Johnson, Ruth Anderson, Norman Levasseur, Arlene Otto, Gail Bundy,
Delorls Lewison, Arvella Johnson, Mrs. Brooks.
THIRD ROW: Merna Barke, Nordeen Snortum, Byron Lewison, Maurice
Severson, Vincent Bolton, Dorothy Torgerson, Willard Anderson,
Elsie Wood, Dorothy Heimer, Bertha Severson, Archie Hanson, Eris
Heimer, Neal Sllnde, Kathleen Lewison.
HOME ECONOMICS CLUB
The Home Economics Club, under the direction of Miss Chris-
tiansen, is an organization for all the freshmen-and sophomore
girls who are taking home economics. The total membership of
thirty girls is an increase over last year's membership.
The,follow1ng were the officers for the first semester:
President, Marjorie Tucker: Vice President, June Otto, Secretary
and Treasurer, Marjorie Duggan. The officers for the second
semester were: President, June Otto, Vice President, Genevieve
Barthelmeg Secretary and Treasurer, Lillian Smith.
The Home Economics Club sponsored several candy sales dur-
the year to make money, which was used for their project.
project, which was-deeldtd on by the glub, was to paint
cupboard and new bookcase, also to make some drapes, which
more color to the room.
In the spring of the year, we all enjoyed a Weiner and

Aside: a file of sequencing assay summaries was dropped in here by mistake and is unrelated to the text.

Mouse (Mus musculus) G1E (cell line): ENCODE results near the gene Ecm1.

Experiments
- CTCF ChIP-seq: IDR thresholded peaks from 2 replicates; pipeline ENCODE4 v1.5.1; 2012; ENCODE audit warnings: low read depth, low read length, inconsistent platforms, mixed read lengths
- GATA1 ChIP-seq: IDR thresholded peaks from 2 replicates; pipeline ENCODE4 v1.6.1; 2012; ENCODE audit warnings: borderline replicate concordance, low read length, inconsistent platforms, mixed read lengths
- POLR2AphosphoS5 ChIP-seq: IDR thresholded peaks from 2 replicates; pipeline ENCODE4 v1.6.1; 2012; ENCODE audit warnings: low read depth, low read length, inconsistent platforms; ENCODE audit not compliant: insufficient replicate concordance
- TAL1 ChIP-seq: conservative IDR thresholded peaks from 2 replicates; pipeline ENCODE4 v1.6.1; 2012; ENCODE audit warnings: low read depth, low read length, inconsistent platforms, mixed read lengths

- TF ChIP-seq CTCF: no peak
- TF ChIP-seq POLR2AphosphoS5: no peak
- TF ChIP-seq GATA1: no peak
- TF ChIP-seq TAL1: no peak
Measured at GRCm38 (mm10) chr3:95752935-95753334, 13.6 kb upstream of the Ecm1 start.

marshmellow roast. ,
THE ADAMS FULL-O'PEP 4-H
The 4-H o1ub's motto is WTo Make The Best Betteru of which
emblem is a four leafed clover with an Q on each leaf.
The club holds its meetings the third Wednesday of each
month. The junior and adult leaders of our club have monthly
meetings at various places in the county, also. t
In July we plan to have s club tour. At this time all
members meet and then visit the homes of the 4-H members in a
group. This gives everyone a chance to see projects of other
members. After the tour we enjoy a picnic lunch usually at Wild
The delegates to 4-H club week at University Farm last
year were Isabel Wohlers and Martin Prescott.
'Most members exhibited their projects at the Mower County
Fair. Many won prizes in the various projects. Our club booth
won seeond at the county fair.
The officers of the 44H club are-Presidentg Virginia ,
Bonnallieg Vice President, Carleton Johnson, Secretary, Shirley
Larsong Treasurer, Martin Prescottg Reporter, Alice Johnson.
Mr, and Mrs. Brooks were our leaders'at the beginning of the
year, When they left, Mr. Hatle took Mr. Brook's place but as
yet the vacancy left by Mrs. Brooks has not been filled,
r' Virginia Bonnallie
' FUTURE FARMERS OF AMERICA I
y The Adams E.F.A. Chapter was renewed on March 1, 1934, under-
the supervislon of Mr. Hagen. ,This chapter was formerly organiz-
ed by Mr. Bean. There were thirty-three melbers in the first